Deadly Blessing is everything you might expect from a 1980s Wes Craven horror film.
Deadly Blessing is everything you might expect from a 1980s Wes Craven
horror film. There are twists, jump scares,
shadowy knife-wielding villains, and an audio track that consists almost
entirely of ominous music and screaming women. Oh, and fair bit of nudity
thrown in for good measure. What all that adds up to is a film that’s fairly
silly, often over the top and – most importantly – consistently entertaining.
The film takes place in a small rural community
that is home to the Hittites – an extremely traditional religious farming sect
(‘they make the Amish look like swingers,’ describes one character) with a
crazy-eyed religious leader (played brilliantly by Ernest Borgnine) and a penchant for scaring outsiders. When former
Hittite Tom is killed in a bizarre incident involving his tractor, his newly
widowed wife Martha (Maren Jensen)
and her two LA friends (played by Susan
Buckner and a young Sharon Stone)
must work together to fend off an unseen maniac.
The plot sounds like that of a fairly typical
slasher movie (the type Craven would later become well known for with his
hugely popular Scream series), and
that’s pretty much what the film delivers. Like Scream, though, Deadly Blessing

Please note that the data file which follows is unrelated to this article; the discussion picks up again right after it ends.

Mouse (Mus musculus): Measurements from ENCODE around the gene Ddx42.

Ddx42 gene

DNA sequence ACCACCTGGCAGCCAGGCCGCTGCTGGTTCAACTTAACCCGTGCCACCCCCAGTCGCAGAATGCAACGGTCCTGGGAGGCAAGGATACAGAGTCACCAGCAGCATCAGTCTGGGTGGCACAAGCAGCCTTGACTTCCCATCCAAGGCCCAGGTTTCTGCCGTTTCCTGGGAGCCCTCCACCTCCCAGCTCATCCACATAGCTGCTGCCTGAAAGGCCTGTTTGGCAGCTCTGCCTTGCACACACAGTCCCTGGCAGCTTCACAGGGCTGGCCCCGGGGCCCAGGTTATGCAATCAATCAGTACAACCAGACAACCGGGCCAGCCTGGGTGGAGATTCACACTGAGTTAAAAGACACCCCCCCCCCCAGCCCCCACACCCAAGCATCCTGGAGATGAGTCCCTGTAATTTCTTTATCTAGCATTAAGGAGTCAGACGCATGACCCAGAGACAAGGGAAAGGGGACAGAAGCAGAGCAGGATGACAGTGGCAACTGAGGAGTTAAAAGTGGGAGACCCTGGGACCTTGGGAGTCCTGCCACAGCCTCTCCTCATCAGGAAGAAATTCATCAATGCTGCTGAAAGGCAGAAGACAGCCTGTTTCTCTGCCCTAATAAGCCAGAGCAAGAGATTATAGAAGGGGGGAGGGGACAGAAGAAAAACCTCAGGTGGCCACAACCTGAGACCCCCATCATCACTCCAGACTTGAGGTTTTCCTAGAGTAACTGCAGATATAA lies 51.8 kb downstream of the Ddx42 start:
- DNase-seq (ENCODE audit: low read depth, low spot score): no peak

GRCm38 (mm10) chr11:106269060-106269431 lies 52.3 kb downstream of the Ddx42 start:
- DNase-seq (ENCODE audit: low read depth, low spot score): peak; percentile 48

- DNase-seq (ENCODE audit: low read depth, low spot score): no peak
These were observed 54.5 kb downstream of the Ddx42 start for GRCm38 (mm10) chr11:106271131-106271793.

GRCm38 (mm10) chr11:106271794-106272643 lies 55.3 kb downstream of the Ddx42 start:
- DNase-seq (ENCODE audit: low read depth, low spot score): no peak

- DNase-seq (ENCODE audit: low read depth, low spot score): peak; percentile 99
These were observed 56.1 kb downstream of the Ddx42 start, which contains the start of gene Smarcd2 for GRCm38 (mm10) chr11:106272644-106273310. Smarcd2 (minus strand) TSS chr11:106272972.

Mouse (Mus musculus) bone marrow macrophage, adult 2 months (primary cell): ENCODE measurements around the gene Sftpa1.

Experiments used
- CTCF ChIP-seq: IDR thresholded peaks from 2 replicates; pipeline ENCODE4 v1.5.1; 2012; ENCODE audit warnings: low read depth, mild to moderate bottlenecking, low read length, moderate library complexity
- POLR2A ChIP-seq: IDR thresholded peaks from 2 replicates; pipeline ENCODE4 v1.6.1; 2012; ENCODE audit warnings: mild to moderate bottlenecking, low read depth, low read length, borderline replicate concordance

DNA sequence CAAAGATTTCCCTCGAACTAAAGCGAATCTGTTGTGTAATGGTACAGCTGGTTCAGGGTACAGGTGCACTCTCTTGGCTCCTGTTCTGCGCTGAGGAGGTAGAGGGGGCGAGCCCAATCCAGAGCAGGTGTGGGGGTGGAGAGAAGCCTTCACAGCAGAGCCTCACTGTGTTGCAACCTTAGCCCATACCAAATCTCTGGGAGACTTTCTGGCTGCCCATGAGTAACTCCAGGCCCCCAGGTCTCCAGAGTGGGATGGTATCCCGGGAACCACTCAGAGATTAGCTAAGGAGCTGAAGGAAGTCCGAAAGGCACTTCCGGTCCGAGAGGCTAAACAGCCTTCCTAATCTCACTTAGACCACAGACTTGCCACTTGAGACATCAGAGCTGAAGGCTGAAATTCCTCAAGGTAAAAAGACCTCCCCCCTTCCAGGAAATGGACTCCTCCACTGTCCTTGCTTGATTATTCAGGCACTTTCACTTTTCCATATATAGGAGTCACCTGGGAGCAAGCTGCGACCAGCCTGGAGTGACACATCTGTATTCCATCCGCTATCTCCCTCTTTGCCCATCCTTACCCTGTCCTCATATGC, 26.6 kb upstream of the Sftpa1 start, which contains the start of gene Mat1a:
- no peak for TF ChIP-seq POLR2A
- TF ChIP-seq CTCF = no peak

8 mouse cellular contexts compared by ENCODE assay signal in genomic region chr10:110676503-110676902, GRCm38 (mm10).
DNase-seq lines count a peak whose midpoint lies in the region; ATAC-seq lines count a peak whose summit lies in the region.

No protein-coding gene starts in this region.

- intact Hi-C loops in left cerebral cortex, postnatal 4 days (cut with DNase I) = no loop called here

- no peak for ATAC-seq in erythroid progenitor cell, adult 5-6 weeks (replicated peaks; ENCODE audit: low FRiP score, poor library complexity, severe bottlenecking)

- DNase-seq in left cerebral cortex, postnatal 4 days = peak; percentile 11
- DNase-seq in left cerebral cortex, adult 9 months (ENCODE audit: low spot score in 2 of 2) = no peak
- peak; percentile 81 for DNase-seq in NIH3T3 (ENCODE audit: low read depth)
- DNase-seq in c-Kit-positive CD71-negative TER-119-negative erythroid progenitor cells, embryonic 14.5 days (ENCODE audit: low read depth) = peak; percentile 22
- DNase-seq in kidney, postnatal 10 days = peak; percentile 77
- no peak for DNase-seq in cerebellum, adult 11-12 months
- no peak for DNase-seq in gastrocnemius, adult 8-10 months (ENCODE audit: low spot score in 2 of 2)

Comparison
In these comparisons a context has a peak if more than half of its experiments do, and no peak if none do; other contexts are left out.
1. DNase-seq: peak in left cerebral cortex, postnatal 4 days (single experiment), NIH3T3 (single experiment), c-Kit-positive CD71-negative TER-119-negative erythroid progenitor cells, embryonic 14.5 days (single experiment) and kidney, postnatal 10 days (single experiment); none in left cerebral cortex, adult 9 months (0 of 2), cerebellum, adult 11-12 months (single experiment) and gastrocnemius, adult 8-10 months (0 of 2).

doesn’t take itself too seriously, and this is something that really works in
its favour. In short, it’s a lot of fun to watch; snakes creep into bathtubs
and attack people, spiders drop into open mouths, and there’s a constant
feeling of suspense that not even the silliness of the story can detract from.
In one memorable sequence, Sharon Stone’s character Lana goes to fetch a
toolbox from the barn in which Martha’s husband died. After the door suddenly
slams shut, she goes to prop it open with a stone, only for it slam shut once
more when she’s back inside. The following five minutes is the equivalent of an
on-screen ghost train, with Lana running through the darkness and the cobwebs
in a desperate attempt to escape the barn. The scene is fast-paced, tense, and well
edited, with a culmination that’ll likely cause a scare even if you do guess
what’s coming (and if you’re even a bit familiar with the tropes of the horror
genre, you probably will).
The film’s entertainment factor is complemented
by the acting. Deadly Blessing is a treasure trove of quirky characters, all of
who are played by actors who really throw themselves into their respective
roles. Ernest Borgnine, for instance, is genuinely unsettling as the red-faced
religious leader of the Hittites; one scene in which he brutally chastises a
young Hittite while aggressively preaching – ‘If thy right hand offends thee,
in the name of God, CUT IT OFF!’ – is memorable and unnerving in equal measures.
It would be possible to pick any number of
holes in Deadly Blessing, but doing so would be missing the point somewhat –
the film is an example of a cast and a director who are clearly making the most
of what the horror genre has to offer, and the enjoyment they clearly took in
making it comes across on-screen. Take the film with a pinch of salt, and
whether you end up hiding behind a cushion or simply laughing at the dodgy
effects, you’ll be sure to have fun doing it.